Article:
Dr. Umesh Jain
is now exclusively responsible
for TotallyADD.com
and its content
Dr. Umesh Jain is now exclusively responsible for TotallyADD.com and its content

The Forums Forums Emotional Journey My Story ADHD, working memory, and words. A battleground.

Viewing 11 posts - 1 through 11 (of 11 total)
  • Author
  • Anonymous
    #90010 |

    I struggle with recalling words and it’s infuriatingly difficult. Often, I shy away from conversations because I know inevitably I’ll hit that point when I want to express a thought- the thought is there as well as the specific word I want to use – but fail because I hit that familiar mental block. My mind will go totally blank and I can’t seem to recall anything: names, dates, titles to books, an author’s name, a specific word I’m sure I know, but can’t access…. This has been a source of depression for most of my teenage and all of my adult life. This inability to recall what I know is in my mind prevents me from creating meaningful relationships and I am insecure because of it. I fear my inability to keep up in conversations; I’m insecure and terrified by the fact that I can’t always contribute intelligently to a conversation or discussion because I won’t remember/recall the article/book/song/lesson/name/place/event/etc. I read about or learned somehow, not long ago.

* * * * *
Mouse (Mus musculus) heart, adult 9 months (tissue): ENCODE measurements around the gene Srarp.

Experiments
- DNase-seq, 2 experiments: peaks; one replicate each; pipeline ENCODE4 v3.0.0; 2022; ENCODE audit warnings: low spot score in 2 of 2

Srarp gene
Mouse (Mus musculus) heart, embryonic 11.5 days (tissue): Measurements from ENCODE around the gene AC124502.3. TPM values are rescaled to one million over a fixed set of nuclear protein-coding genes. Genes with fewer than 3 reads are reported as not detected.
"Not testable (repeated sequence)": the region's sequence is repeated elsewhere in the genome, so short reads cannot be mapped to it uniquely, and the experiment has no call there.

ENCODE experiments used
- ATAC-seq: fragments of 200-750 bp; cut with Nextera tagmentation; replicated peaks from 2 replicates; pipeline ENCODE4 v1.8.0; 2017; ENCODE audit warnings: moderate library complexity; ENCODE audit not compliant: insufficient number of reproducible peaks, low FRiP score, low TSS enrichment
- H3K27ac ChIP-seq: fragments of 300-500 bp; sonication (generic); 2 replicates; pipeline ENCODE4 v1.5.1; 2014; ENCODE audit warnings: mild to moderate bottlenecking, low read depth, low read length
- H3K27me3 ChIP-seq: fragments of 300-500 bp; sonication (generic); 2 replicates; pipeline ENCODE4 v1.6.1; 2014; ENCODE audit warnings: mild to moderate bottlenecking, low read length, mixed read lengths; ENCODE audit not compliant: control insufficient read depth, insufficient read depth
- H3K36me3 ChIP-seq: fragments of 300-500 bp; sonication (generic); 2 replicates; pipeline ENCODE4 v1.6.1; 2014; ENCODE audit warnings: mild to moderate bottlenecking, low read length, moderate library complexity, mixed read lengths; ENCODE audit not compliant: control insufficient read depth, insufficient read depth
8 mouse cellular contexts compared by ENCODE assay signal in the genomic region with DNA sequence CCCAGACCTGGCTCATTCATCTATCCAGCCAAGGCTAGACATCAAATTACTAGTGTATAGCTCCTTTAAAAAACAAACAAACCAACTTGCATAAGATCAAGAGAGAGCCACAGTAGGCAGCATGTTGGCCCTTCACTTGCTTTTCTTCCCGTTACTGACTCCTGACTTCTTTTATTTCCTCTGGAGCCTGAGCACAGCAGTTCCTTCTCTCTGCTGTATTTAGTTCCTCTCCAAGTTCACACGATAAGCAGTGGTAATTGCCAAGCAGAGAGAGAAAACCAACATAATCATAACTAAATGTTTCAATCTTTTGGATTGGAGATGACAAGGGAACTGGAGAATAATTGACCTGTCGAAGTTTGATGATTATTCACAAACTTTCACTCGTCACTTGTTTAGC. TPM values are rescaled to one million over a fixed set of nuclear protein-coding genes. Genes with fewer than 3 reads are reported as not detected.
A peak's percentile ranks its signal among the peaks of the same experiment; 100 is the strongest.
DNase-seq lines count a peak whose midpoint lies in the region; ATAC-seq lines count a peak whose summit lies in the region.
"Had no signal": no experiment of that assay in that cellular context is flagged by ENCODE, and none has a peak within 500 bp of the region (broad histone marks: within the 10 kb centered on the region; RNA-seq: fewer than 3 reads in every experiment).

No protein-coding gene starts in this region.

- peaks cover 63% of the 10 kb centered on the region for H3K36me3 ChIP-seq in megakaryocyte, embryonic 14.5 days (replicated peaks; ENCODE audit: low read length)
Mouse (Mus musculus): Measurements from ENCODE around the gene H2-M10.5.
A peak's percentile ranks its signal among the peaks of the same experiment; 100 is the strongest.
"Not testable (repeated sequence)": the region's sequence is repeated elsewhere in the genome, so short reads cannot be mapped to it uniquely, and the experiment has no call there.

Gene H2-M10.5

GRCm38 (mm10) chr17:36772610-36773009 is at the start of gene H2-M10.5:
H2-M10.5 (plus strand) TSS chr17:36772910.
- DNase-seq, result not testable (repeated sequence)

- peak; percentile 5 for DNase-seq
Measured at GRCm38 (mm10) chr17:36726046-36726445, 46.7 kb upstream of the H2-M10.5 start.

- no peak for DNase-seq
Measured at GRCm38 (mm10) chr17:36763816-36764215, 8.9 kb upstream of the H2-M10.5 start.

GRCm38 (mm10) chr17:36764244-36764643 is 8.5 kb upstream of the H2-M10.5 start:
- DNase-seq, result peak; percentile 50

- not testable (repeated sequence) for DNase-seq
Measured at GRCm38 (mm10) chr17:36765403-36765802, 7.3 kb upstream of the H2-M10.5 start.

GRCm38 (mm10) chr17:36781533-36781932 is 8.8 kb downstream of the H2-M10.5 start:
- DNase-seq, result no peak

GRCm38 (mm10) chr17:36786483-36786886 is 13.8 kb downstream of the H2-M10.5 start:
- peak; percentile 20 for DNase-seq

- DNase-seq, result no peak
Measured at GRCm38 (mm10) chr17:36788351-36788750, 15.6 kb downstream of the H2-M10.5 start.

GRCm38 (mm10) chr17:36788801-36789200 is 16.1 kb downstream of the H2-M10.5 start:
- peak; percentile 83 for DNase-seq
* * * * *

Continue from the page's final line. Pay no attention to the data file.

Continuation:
A feeling of anxiety and heat begins to travel down my body when I’m in these situations; I feel prickly all over. It’s as if my mind has been put on pause. Pressure builds in the space between my eyes, and I feel removed from myself slightly. Inside I’m praying something will give and magically click back into place, opening the mental dam again. It never happens that way, though.

    I’m sure what I’ve described are symptoms of social anxiety that are brought on by my trouble with working memory.

    I struggle in the area I love the most. Language.

    I want to write, but can’t. I look onto the page or screen and my mind goes blank. I begin a line and my mind goes blank. Somehow, against the odds, I’m off to a decent start– then my mind goes blank. I struggle accessing my vocabulary and allowing the words to emerge. Fluidity is an issue as well. Concerning writing, nothing feels fluid to me. My memory does not allow it. It is absolutely line-by-line and word-by-word; Love turns into resentment.